A political deal has been found between European Commission, European Parliament and Council on the Renewable Energy Directive II. This is the first time that European-wide sustainability criteria for solid bioenergy have been adopted. After almost three years full of negotiations, it is now time to step back and have a comprehensive oversight on the numerous compromise proposals: Where do we stand now compared to the beginning of the political process? What are our next steps on sustainability?
The final political agreement guarantees a balanced approach towards the sustainability criteria ensuring a future for bioenergy in Europe’s energy transition. This cannot be taken for granted: Attempts to strongly diminish the use of bioenergy has been numerous throughout this process: the idea to ban the use of roundwood, to introduce a cascading approach, to apply the criteria to small-size installations, to stop supporting electricity-only installations and to adopt unachievably high GHG emission saving criteria. AEBIOM has been very active throughout the whole process and achieved a forward-looking outcome for sustainable bioenergy.
First of all, the risk-based approach has been maintained throughout the process. This approach ensures that biomass is produced sustainably, irrespective of its geographical origin, without creating unnecessary administrative burden in countries with a well-established system of sustainable forest management in place. Small installations below 20 MW have been exempted from the requirements to meet the sustainability criteria as they use only a very limited amount of total biomass used for bioenergy. Both points have been strongly advocated by AEBIOM based on market data provided by its members.
Moreover, there has been no total ban of specific types of feedstocks (e.g. roundwood) nor specific types of installations (e.g. electricity-only, co-firing). Operators can still use all types of feedstocks provided that GHG emissions attributed to their processing and transport meet the sustainability and greenhouse gas emission saving criteria. Electricity-only installations can still be supported if they meet certain efficiency requirements and co-firing is allowed in those installations if biomass is the main fuel. Once again, AEBIOM played a key role in finding a balanced compromise on these issues.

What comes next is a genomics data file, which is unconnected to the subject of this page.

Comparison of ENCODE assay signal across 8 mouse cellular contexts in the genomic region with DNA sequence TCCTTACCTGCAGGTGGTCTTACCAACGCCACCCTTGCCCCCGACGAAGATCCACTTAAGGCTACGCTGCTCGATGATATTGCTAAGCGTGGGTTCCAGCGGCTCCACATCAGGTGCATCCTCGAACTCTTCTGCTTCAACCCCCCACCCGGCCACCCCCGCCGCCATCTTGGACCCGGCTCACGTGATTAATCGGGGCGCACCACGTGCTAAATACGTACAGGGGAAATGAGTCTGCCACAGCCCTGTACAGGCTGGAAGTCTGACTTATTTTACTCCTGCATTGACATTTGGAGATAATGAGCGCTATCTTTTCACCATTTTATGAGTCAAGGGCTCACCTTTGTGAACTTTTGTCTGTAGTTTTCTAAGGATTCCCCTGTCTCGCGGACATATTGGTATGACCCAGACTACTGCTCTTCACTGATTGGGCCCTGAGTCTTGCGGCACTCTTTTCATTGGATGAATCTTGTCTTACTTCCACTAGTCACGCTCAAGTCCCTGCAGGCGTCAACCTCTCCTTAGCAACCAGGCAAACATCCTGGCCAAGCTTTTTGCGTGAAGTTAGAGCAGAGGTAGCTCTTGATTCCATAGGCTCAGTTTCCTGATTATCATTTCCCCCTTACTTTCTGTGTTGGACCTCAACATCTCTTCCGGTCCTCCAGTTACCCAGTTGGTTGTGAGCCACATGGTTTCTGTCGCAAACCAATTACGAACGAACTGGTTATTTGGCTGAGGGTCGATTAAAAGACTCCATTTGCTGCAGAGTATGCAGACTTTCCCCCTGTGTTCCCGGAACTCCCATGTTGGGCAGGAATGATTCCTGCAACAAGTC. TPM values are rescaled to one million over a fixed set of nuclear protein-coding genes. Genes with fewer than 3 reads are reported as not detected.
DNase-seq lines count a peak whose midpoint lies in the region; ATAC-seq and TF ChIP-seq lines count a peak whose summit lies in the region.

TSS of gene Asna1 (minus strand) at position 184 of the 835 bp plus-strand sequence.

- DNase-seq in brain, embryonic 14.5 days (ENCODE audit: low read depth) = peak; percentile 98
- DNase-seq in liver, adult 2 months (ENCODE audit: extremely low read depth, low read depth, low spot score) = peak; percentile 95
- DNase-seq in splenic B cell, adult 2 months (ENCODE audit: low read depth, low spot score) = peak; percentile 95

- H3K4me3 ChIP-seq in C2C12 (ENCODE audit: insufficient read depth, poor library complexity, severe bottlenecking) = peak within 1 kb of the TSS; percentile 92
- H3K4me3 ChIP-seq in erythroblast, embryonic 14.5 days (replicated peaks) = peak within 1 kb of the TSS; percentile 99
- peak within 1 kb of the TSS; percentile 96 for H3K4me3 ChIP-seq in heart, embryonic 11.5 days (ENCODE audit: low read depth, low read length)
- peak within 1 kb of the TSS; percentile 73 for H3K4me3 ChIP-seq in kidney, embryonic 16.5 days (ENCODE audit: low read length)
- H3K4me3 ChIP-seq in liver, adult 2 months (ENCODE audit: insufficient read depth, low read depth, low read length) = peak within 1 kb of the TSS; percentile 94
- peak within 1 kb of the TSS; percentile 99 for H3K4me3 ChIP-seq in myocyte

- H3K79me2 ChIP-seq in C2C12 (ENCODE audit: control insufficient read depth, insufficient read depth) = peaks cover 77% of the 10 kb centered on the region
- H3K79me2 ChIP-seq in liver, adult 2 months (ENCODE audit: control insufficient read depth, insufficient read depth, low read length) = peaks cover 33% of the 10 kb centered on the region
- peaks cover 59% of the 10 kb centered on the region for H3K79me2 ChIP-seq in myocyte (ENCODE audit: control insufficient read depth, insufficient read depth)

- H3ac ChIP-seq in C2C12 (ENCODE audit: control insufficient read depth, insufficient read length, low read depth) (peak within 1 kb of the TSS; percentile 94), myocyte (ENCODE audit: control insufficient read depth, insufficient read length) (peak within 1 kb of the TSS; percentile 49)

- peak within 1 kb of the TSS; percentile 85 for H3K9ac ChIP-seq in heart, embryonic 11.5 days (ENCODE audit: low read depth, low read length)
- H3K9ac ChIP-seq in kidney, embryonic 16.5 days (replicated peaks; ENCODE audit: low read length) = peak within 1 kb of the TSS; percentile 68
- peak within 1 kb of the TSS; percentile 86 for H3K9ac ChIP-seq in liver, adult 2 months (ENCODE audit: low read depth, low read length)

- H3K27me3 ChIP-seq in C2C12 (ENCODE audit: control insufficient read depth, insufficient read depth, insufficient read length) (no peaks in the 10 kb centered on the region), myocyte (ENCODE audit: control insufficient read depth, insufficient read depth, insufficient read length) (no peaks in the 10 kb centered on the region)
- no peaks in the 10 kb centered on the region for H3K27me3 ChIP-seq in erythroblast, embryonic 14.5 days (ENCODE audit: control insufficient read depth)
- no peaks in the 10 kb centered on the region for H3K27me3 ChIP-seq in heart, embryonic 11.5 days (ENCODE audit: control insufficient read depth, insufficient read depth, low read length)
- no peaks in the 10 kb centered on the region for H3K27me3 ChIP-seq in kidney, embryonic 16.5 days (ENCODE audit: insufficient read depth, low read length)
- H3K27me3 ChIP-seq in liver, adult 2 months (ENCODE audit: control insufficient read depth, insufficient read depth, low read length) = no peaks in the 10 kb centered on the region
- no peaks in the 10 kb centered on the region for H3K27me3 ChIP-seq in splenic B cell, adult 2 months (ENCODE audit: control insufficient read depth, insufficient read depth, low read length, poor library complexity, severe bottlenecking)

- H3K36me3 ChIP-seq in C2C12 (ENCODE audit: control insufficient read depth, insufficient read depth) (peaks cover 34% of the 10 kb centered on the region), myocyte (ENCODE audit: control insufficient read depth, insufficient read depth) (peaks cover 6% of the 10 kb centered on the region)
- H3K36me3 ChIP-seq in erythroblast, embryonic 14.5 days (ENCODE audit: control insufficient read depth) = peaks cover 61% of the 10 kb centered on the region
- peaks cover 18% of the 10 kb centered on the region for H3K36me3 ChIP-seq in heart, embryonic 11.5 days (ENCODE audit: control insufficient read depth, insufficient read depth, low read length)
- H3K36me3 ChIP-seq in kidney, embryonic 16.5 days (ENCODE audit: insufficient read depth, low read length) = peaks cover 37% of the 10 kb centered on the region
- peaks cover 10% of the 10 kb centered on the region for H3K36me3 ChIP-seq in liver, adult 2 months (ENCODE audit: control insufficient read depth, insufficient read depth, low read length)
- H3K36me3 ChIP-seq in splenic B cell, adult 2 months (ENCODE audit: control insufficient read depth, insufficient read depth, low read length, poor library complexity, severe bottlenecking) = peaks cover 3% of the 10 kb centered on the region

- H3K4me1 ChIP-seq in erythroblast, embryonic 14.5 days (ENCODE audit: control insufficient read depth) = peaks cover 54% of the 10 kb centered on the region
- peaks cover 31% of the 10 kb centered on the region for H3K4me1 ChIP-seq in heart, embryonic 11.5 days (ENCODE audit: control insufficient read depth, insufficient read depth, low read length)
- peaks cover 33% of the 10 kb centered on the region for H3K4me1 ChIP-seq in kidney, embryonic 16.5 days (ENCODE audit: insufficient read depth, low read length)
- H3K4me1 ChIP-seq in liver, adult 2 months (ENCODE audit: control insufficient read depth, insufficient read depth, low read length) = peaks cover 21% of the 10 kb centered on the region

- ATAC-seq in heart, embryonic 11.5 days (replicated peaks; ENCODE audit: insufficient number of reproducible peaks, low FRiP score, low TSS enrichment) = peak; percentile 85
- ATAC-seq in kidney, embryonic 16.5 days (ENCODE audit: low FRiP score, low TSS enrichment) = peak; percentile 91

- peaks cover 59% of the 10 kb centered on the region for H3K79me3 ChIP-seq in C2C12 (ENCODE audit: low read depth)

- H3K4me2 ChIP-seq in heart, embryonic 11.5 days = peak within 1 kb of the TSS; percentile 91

AEBIOM has been one of the front-runners calling for harmonised sustainability criteria at EU-level. Despite our call for full harmonisation, EU policy-makers decided that Member States should still be able to adopt additional, national criteria.
Implementation is a crucial phase which is starting now. Member States will need to decide how to transpose the sustainability criteria into national law. At European level, the European Commission will prepare a guidance document to shape this process. Many detailed elements are still open to interpretation: Does syngas from gasification of wood fuels fall under gaseous or solid biofuels? What is considered a sufficient proof of maintaining soil quality? How to demonstrate that the carbon stock is maintained over the long term? How to make sure that enough certified biomass is available on the market in 2021 when the criteria start to apply?
More than ever before, we will have to show our commitment and our actual contribution to a cleaner Europe. What is needed now, is a clear vision for the future of the bioenergy sector based on the potential of sustainable biomass. Our sector has many success stories to tell: after this political battle on RED II, our positive image has to be restored to be ready for the next political discussions to come.
AEBIOM will work intensively with you in the coming months and years to meet these challenges.
Anna Martin, AEBIOM Policy Officer